If the Thr-239-Ile mutation is responsible for pronamide resistance in R populations, determination of the relative contribution of this mechanism to the overall resistance to pronamide in each of the R populations is difficult, because the level of resistance could differ between populations. Uribe et al. (Reference Uribe, Torres, Capellades, Puigdomènech and Rigau1998) reported that the α-tubulin gene is expressed at different levels and locations within the plant. Russell (Reference Russell2021) reported that three P. annua populations were 1.6-, 16.5-, and 4.6-fold resistant to prodiamine relative to the susceptible population and concluded that the variation in resistance levels between populations could be explained by both gene copy variation and intra-plant variation in gene expression. This same rationale could also be extended to the absence of prodiamine resistance in BS-S; however, gene expression was not measured in our study.
The process for determining TSR in P. annua with standard methods is challenging and can be convoluted, because P. annua is an allotetraploid species. The R populations tested in this study may contain other target-site mutations on the α-tubulin gene or on a different gene that confer resistance to pronamide, which needs to be further investigated. Although these results confirm the presence of reduced acropetal translocation in LH-R and suggest that the Thr-239-Ile mutation might be associated with pronamide resistance in the three R populations, other mechanisms of resistance cannot be ruled out. For instance, Hess and Putnam (Reference Hess and Putnam1971) reported that resistant lettuce (Lactuca sativa L.) metabolized pronamide at a greater rate than susceptible oats (Avena sativa L.). Our study did not directly investigate metabolism-based resistance.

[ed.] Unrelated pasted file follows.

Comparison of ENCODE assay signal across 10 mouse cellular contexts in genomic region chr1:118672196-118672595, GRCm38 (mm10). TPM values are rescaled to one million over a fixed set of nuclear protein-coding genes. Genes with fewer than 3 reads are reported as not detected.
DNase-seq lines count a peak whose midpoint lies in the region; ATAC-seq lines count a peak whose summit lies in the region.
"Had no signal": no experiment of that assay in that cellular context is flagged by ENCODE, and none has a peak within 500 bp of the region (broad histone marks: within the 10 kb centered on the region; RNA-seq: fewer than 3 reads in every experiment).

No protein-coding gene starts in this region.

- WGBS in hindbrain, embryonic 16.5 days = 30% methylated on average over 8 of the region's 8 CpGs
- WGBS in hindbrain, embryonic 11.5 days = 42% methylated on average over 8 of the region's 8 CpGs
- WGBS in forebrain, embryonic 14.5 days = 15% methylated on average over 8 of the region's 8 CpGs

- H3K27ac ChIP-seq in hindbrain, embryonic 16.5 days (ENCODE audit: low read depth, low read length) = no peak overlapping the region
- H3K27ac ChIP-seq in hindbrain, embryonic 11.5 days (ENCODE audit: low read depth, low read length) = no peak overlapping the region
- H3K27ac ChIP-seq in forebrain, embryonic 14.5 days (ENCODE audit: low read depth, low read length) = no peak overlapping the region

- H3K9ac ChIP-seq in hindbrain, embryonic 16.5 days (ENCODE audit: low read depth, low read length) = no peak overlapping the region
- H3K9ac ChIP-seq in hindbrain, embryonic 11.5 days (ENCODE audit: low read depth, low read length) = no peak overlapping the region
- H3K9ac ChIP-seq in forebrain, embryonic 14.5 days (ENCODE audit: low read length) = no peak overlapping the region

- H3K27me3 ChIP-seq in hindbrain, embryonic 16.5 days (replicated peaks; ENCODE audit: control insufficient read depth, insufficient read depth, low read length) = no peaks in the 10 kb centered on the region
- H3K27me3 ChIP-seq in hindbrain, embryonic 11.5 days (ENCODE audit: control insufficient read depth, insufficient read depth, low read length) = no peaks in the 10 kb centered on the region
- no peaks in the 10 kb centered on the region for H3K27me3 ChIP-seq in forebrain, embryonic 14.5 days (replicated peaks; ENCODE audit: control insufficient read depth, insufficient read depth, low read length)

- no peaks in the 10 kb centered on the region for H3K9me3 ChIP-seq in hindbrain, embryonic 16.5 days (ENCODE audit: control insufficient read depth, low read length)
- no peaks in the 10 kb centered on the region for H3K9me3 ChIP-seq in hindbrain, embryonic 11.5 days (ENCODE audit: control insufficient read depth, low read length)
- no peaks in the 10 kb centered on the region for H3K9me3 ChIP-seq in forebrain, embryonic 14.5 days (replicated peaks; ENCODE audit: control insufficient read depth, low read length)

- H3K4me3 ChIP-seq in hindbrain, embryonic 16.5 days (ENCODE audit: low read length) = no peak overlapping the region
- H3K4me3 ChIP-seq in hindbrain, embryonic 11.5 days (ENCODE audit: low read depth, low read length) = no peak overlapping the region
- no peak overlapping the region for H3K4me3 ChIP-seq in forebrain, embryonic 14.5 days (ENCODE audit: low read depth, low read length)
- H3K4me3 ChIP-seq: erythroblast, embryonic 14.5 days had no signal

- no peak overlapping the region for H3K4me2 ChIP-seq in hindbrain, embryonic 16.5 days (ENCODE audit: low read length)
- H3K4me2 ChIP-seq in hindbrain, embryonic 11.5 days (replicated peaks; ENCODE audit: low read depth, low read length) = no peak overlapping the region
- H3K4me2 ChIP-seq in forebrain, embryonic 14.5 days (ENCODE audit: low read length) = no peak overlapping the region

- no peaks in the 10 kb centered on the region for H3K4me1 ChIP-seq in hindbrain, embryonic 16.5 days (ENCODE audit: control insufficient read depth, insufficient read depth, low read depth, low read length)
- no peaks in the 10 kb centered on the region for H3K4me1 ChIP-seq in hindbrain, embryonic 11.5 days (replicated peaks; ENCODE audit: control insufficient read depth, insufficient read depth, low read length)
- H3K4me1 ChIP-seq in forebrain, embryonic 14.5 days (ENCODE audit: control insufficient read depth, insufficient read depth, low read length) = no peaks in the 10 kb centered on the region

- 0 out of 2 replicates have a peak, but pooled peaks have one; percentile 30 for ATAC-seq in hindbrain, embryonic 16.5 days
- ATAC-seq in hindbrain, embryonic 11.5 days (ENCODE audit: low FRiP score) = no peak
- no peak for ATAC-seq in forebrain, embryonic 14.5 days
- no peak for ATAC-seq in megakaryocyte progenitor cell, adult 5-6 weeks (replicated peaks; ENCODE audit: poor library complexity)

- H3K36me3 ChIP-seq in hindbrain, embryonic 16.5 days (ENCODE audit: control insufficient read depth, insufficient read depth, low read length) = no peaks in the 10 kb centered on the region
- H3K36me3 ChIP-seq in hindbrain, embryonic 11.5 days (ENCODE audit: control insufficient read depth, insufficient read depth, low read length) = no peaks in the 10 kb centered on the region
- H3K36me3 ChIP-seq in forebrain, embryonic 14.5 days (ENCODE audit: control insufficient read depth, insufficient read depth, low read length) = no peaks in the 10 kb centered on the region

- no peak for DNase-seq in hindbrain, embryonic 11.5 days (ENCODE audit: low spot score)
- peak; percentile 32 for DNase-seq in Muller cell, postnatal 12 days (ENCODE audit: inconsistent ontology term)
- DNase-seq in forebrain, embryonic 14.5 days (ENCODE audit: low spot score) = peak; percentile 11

To conclude, the results of this study suggest that the same Thr-239-Ile amino acid substitution that leads to dinitroaniline resistance may also contribute to pronamide resistance in the three R populations. Pronamide absorption and translocation are similar in both S populations and two R populations (SC-R and SL-R). Pronamide resistance of the LH-R population may be due to reduced acropetal translocation, but it shares the Thr-239-Ile amino acid substitution with other R populations.